The UC Division of EMS has recorded a series of podcasts to celebrate EMS Week 2016. We are honored to be able to engage EMS Providers throughout the world with this forum. If you practice pre-hospital medicine, we would like to say thank you and that we appreciate everything you do to provide a high level of care to ill and injured patients in a wide variety of austere environments. For this podcast, we were joined by Dr. Jay Johannigman, Chief of the Division of Trauma and Critical Care at the University of Cincinnati. Dr. Johannigman has over thirty years of military experience which includes 6 deployments to Iraq and Afghanistan. Dr. Johannigman joined us to discuss how the military experience has changed civilian trauma care in the United States.Read More
A couple of weeks back, we kicked off our “Flights” portion of our Air Care Orientation Curriculum. Dr. Latimer outlined a challenging patient case for use to consider and an excellent discussion ensued. As a reminder of the case, here’s how it was posed:
Your patient is a 56 year-old male with unknown medical history who was an un-helmeted motorcyclist found in a ditch roughly 40 feet from his motorcycle which was discovered in the middle of the road by a passing motorist. The accident was un-witnessed, but the bike was found just beyond a sharp downhill curve in the rural farm road. EMS has BLS capabilities only and they have placed the patient on a backboard and loaded him into the unit.Read More
R4 QUARTERLY SIMULATION with Drs. Curry, Loftus, Ostro and Strong
We presented a case of a 42 y/o female who presented with altered mental status, hypotension and bradycardia. She was ultimately found to have an unintentional labetalol overdose which she had been taking PRN for headache.
Beta-Blocker Overdose Take-Home Points...Read More
It is mid July and your first shift as the coveted H2 Doc at Air Care 2 is finally upon you. It has been an especially warm and beautiful Saturday and you ponder the possible flights for the evening as you take the scenic drive to Butler County Regional Airport.
You finish checking the aircraft with the flight nurse and sit down to begin the 20:30 brief with the flight crew when the tones drop and you are dispatched for your first flight of the evening, a scene flight to Franklin County, Indiana for an “un-helmeted motorcyclist”. You grab the blood cooler, perform a safety walk-around the aircraft and strap yourself in backRead More
You’re working as the Pod-Doc, having just taken the radio from the off-going UH-doc, you just finish admitting the patient in C40 for NSTEMI when the tones go off.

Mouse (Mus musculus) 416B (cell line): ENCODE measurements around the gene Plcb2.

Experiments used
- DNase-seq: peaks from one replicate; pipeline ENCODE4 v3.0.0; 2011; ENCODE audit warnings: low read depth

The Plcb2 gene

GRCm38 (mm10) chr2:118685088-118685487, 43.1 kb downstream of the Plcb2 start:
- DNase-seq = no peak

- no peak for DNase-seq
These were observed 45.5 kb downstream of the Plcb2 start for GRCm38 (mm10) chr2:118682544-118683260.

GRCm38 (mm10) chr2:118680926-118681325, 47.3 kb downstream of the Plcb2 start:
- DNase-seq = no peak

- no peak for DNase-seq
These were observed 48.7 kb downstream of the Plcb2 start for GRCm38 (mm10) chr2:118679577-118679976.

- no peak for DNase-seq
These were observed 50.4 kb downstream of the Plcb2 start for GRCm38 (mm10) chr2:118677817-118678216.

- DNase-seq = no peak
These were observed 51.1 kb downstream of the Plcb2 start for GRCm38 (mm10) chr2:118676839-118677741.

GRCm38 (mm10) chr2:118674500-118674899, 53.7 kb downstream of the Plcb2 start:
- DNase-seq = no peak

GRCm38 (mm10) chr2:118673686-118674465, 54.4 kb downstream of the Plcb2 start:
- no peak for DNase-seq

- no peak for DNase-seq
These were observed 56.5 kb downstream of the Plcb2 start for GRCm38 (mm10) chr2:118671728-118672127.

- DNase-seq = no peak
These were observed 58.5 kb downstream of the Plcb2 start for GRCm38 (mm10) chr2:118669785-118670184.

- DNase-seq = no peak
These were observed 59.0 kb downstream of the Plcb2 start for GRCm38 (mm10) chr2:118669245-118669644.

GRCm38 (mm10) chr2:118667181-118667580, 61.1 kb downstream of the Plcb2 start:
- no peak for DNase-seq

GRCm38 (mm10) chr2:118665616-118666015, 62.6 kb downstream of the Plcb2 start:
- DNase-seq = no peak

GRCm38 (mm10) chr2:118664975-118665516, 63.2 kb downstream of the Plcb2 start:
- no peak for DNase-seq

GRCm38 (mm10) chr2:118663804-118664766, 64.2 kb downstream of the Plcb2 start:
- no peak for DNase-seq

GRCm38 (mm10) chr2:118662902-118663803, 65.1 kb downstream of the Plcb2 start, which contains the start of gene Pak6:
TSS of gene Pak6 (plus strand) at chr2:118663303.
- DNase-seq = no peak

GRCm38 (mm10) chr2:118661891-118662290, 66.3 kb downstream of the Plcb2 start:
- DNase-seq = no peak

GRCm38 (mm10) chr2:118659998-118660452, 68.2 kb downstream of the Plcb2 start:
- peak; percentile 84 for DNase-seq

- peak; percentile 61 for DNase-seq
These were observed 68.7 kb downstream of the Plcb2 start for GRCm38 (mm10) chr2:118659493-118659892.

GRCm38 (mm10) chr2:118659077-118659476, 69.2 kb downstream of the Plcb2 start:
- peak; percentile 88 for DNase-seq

“Air Care 1 and Pod Doc respond to a scene for motorcycle crash, Northern Kentucky”
You call the B-Pod attending, sign out the pod, grab the blood from the blood cooler and head to the helipad. Flying over the river, landing at a local firehouse’s parking lot you hop out of the back of the helicopter and head to the awaiting squad.
Your patient is a 29 year-old male who was riding his motorcycle (without a helmet) on a local country road. Coming around a blind corner he unexpectedly found a car stopped in the middle of the road. Striking the car from behind at ~35mph, he flew over the handlebars and impacted the back of the car.
On EMS’s arrival he was initially unconscious, but since their arrival has become increasingly combativeRead More
Thanks to everyone who chimed in for our first ever "Flight"!! If you didn't get a chance to read the case, take a look here. There was some excellent discussion on how best to care for the blunt polytrauma patient. Below is the curated comments from the community and Dr. Hinckley's take on the questions posed to the community.Read More
You are working as the UH-doc. Driving into your shift with the windows down and music playing, you figured the first warm day of the year would result in a busy day for you and the rest of the Air Care 1 crew. You arrive for your shift, grabbing the radio from the Pod doc when the tones go off for your first flight of the day. You grab the blood cooler head to helipad, checking your pager you find you’ll be responding to Southeastern Indiana for a “MVC rollover, entraped.”
You strap into the helicopter and fly over the city and to the rolling hills of Southeastern Indiana. Landing on the 4 lane divided state road, you unstrap and head to your patient who is waiting with the BLS squad.
You open the side door of the EMS truck and head to the head of the bed to assess your patient...Read More
A quick and thorough evaluation of patients with traumatic injuries is extremely important. The ideal approach is regimented, practiced, expeditious, and flexible to the environment in which it is performed. Advanced Trauma Life Support (ATLS) courses do a great job of teaching the guiding principles to the approach to the trauma patient. However, while it is relatively simple to become facile with the exam of victims of trauma in the (relatively) controlled setting of the trauma bay, it can be especially challenging to examine the same patient in the field.Read More